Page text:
Home' Open Road Western NSW : OR0717 Contents OPEN ROAD 11
it can be a downright pain to legally find a
way to the other side of the road. Please
help legalise this handy practice in NSW.
Wayne Waddington, Parramatta
I am becoming more and more alarmed
at the number of drivers not stopping at
‘ STOP’ signs. Many don’t even attempt
to stop or slow down, they just drive
straight through an intersection and
often without even looking either way.
I’m surprised there aren’t more bad
accidents at these intersections. Why do
so many have this attitude? Surely this
should be a priority for police. If they
parked near some intersections they
would have no trouble fining a huge
number of drivers.
Lyn Scanlon, Croudace Bay
NO THONGS OR STILETTOES!
Further to the letter last issue titled
‘ Thongs or Stilettoes?’, the answer is
most definitely neither. As a former
driving instructor, I always impressed on
my students the importance of suitable
footwear while driving. In an emergency,
thongs can slip off and become caught in
the pedals, and high heels can prevent
effective operation of the pedals.
I would recommend sensible shoes with
leather or rubber soles and no more than
a medium size heel. Don’t drive with bare
feet, either. In an emergency, a wet or
sweaty foot can slip off the brake pedal,
and if you have to get out of the vehicle
you certainly don’t want to be shoeless.
Gareth Kimberley, Sylvania
I am writing to you to enquire if it is an
offence to drive with your lights off in
bad weather conditions. I have been
concerned about this situation for some
time and in really wet conditions it’s
nearly impossible to see some cars.
Deidre La Gerche, Mount Warrigal
According to the Roads and Maritime
Services, “At night or when driving
in hazardous weather conditions
with reduced visibility, your vehicle
must have clearly visible headlights,
tail lights, number plate lights, and
clearance lights and side marker lights if
these are fitted to your vehicle.” So yes,
it’s a legal requirement to have your
lights on in bad weather.
The letter in the last Open Road confirms just
what a lot of people think – the current penalties
for texting while driving are obviously not
working. In my opinion, it’s far more dangerous
than talking on the phone as drivers must take
their eyes off the road. From my observations,
P-plate drivers, particularly in the younger age
group, are the worst offenders and tradies are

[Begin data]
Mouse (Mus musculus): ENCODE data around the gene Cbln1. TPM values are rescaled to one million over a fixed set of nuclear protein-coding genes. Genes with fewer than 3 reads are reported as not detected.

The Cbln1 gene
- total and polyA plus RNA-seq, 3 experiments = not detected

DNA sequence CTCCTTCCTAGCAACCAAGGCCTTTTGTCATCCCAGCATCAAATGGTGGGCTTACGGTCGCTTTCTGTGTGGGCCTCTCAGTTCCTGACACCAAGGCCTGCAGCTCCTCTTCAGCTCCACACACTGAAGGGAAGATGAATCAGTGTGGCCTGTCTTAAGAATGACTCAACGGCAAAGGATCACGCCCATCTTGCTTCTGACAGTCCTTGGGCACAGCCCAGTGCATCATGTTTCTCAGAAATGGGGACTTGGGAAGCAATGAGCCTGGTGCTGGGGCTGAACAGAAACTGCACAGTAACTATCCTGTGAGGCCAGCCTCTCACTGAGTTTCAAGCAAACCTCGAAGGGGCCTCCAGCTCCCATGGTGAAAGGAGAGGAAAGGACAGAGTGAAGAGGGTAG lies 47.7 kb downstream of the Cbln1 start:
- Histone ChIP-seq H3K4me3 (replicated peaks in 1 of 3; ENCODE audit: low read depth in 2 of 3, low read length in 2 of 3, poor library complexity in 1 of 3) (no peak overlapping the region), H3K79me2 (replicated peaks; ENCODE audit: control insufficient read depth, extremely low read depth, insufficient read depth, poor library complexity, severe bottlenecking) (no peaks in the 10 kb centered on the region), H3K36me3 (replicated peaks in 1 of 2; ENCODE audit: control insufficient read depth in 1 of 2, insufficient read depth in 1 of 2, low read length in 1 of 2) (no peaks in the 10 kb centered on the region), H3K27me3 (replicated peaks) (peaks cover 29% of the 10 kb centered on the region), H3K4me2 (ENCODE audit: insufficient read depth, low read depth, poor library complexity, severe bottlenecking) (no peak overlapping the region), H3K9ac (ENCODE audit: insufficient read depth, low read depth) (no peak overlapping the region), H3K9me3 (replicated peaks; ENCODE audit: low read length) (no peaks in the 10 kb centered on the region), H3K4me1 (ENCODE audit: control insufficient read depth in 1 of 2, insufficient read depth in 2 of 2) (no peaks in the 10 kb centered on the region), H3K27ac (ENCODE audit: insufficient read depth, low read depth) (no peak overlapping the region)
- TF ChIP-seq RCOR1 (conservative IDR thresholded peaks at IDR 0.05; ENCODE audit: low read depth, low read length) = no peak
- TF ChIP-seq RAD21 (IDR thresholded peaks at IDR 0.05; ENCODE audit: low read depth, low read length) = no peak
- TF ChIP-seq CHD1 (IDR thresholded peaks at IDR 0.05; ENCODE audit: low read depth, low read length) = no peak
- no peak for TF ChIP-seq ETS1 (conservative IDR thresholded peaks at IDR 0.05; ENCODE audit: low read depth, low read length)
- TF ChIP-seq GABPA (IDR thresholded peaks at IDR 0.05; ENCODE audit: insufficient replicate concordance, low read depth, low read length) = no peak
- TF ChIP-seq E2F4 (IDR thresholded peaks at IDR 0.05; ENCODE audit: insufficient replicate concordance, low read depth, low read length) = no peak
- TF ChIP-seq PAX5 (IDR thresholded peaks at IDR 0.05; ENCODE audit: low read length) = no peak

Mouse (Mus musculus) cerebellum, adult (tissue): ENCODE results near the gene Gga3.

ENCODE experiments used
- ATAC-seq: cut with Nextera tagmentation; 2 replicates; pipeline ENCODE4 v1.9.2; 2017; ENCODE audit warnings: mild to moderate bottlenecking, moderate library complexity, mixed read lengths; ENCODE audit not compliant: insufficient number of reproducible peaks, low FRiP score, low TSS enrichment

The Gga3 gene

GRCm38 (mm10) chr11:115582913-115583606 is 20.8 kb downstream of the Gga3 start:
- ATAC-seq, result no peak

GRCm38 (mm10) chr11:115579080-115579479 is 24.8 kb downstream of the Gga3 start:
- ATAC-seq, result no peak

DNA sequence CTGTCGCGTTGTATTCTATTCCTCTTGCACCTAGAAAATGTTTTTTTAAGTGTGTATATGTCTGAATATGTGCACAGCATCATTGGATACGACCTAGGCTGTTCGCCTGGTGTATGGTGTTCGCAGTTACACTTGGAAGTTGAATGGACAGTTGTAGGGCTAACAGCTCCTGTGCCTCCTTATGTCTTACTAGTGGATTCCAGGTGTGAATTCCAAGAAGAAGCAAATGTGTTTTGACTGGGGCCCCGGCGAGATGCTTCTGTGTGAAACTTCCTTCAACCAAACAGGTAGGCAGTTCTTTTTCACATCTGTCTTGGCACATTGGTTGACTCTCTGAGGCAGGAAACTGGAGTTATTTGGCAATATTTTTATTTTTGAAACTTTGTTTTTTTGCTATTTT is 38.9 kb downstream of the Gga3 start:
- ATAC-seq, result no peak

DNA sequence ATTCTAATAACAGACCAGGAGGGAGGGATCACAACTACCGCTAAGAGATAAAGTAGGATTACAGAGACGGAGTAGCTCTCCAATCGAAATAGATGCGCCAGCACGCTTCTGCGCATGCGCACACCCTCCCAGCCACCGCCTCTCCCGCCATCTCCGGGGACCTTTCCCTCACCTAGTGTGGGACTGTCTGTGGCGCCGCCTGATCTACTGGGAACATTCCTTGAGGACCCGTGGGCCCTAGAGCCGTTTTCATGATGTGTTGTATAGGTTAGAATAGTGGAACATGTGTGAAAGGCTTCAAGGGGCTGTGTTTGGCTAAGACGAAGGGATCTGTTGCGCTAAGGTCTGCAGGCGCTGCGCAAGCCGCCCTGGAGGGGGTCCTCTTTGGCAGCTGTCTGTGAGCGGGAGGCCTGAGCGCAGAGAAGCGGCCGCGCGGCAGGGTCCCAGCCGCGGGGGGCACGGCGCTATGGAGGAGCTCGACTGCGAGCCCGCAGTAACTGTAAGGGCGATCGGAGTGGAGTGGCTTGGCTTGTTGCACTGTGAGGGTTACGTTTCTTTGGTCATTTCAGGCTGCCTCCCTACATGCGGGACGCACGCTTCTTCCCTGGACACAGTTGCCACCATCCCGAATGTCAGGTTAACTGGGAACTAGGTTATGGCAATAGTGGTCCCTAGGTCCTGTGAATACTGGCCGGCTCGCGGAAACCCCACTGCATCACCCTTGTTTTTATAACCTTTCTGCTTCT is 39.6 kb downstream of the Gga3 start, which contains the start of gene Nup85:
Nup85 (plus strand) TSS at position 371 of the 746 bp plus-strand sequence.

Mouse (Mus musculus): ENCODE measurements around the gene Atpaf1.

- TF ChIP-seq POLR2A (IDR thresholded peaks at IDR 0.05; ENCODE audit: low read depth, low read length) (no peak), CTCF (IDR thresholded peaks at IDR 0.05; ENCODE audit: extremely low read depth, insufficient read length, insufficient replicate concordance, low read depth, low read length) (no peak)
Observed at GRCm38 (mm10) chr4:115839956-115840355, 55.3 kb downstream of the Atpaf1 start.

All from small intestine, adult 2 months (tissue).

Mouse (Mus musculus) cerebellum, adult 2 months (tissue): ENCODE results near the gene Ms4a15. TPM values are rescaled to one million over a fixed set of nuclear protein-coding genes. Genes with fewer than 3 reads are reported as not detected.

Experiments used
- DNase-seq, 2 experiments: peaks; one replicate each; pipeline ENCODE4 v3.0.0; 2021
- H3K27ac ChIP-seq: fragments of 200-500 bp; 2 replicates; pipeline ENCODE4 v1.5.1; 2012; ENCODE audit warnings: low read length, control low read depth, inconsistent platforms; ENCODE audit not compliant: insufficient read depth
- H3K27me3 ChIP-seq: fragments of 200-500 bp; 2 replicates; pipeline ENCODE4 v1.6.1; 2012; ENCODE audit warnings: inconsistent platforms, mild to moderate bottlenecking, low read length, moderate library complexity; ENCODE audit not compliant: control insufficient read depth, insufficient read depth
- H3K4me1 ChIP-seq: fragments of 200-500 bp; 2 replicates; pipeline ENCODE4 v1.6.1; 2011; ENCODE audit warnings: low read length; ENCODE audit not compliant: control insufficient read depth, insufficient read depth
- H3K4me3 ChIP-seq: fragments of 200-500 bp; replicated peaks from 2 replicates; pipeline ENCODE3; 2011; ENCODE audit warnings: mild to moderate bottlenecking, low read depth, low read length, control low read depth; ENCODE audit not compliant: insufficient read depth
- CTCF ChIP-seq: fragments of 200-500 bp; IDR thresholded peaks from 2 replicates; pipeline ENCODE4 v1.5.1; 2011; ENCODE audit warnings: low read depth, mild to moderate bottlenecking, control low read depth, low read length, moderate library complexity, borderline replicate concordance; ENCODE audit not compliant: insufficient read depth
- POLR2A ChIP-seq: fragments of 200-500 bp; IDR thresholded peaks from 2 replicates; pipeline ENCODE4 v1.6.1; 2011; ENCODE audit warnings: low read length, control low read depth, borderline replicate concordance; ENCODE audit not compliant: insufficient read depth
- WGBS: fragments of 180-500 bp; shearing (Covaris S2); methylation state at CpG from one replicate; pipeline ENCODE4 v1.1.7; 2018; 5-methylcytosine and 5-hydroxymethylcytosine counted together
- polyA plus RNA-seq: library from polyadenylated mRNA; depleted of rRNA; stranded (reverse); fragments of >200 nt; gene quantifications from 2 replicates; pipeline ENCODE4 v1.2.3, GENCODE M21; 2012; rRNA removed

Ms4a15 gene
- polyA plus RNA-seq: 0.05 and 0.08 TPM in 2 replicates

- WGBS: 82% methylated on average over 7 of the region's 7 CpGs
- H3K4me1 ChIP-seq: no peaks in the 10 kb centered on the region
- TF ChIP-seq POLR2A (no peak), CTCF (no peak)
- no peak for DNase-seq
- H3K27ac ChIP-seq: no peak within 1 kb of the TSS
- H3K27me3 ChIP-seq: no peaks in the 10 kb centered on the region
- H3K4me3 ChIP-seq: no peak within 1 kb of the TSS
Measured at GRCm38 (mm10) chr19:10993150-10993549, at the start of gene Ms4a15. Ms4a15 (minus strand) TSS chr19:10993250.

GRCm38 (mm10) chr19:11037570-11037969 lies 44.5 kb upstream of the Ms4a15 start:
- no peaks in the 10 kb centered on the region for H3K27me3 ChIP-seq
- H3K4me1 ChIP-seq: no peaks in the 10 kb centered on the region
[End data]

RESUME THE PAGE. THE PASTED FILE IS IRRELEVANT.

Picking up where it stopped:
also often at fault.
With so much publicity about the dangers of
using a mobile phone while driving, one would
think the message should be getting through.
The same problem exists with drunk and drug
affected drivers. There’s no answer in sight,
which is a sad situation for everybody.
Ian King, Warners Bay
I commend the NRMA for joining the crusade to reduce the number of road
fatalities caused by drivers who are distracted using their mobile phones.
The letter in the last Open Road, suggesting tougher penalties for that offence,
warrants consideration because, as the writer states, “Fines and demerit
points simply don’t work.”
Unlawfully using a mobile phone while driving has one element that
distinguishes it from all other traffic offences. While a normally law-abiding
driver might drive slightly over the speed limit or commit other offences in a
moment of inattention, using a smartphone while driving requires a deliberate
and conscious act in defiance of the law. It should have penalties consistent
with the potential damages, including death, which the conduct can cause.
It would be a worthwhile project for the NRMA to not merely support the
global crusade to reduce the number of deaths and injuries due to the unlawful
use of a mobile phone while driving, but to lead a local crusade for more
effective penalties for that offence. You have already expressed concern that
the number of deaths and injuries in NSW, where mobile phone use was a
contributing factor, are “under-reported because of the difficulty of finding
evidence at crash scenes.”
Please take the lead to get a change to the legislation, which will provide a
more effective deterrent to this inexcusable conduct.
Chris Hollis, via email
Is texting even more
risky than talking on a
phone while driving?
16/6/17 4:44 pm
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